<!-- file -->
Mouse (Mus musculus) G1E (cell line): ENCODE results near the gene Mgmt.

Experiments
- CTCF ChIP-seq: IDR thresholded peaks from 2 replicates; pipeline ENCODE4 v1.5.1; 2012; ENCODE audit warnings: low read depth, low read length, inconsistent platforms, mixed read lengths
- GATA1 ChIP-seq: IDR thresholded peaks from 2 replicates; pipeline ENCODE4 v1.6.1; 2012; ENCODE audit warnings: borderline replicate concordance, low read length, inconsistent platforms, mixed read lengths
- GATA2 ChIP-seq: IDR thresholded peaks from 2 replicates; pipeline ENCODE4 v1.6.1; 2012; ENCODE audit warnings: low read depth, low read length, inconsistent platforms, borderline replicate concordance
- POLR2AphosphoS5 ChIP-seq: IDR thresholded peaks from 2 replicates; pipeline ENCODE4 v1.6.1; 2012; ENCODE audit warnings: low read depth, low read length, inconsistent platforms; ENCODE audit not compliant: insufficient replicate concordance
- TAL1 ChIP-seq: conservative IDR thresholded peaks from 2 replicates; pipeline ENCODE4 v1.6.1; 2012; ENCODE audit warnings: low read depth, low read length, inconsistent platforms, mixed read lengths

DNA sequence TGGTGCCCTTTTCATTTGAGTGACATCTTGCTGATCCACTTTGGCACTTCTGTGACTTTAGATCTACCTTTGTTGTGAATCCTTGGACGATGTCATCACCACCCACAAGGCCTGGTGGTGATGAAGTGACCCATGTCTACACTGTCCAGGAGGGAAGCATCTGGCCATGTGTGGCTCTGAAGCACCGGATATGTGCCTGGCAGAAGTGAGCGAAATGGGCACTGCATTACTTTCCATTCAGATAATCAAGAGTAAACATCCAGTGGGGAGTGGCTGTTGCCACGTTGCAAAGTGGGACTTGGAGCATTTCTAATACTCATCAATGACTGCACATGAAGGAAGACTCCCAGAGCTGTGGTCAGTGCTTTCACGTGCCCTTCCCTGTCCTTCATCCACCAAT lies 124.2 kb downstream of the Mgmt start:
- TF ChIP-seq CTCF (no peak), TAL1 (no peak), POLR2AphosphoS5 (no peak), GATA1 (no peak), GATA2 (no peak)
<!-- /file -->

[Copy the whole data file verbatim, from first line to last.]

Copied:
Mouse (Mus musculus) G1E (cell line): ENCODE results near the gene Mgmt.

Experiments
- CTCF ChIP-seq: IDR thresholded peaks from 2 replicates; pipeline ENCODE4 v1.5.1; 2012; ENCODE audit warnings: low read depth, low read length, inconsistent platforms, mixed read lengths
- GATA1 ChIP-seq: IDR thresholded peaks from 2 replicates; pipeline ENCODE4 v1.6.1; 2012; ENCODE audit warnings: borderline replicate concordance, low read length, inconsistent platforms, mixed read lengths
- GATA2 ChIP-seq: IDR thresholded peaks from 2 replicates; pipeline ENCODE4 v1.6.1; 2012; ENCODE audit warnings: low read depth, low read length, inconsistent platforms, borderline replicate concordance
- POLR2AphosphoS5 ChIP-seq: IDR thresholded peaks from 2 replicates; pipeline ENCODE4 v1.6.1; 2012; ENCODE audit warnings: low read depth, low read length, inconsistent platforms; ENCODE audit not compliant: insufficient replicate concordance
- TAL1 ChIP-seq: conservative IDR thresholded peaks from 2 replicates; pipeline ENCODE4 v1.6.1; 2012; ENCODE audit warnings: low read depth, low read length, inconsistent platforms, mixed read lengths

DNA sequence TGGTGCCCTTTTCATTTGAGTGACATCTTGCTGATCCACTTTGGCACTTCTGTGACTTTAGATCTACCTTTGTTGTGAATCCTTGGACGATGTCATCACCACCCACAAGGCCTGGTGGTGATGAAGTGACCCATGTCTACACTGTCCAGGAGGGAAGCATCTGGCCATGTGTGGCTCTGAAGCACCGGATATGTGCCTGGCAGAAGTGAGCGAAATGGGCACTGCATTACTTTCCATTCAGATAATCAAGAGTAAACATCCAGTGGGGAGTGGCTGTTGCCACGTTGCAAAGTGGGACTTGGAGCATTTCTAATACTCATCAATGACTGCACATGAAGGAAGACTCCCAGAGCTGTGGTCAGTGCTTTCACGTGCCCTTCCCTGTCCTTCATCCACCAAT lies 124.2 kb downstream of the Mgmt start:
- TF ChIP-seq CTCF (no peak), TAL1 (no peak), POLR2AphosphoS5 (no peak), GATA1 (no peak), GATA2 (no peak)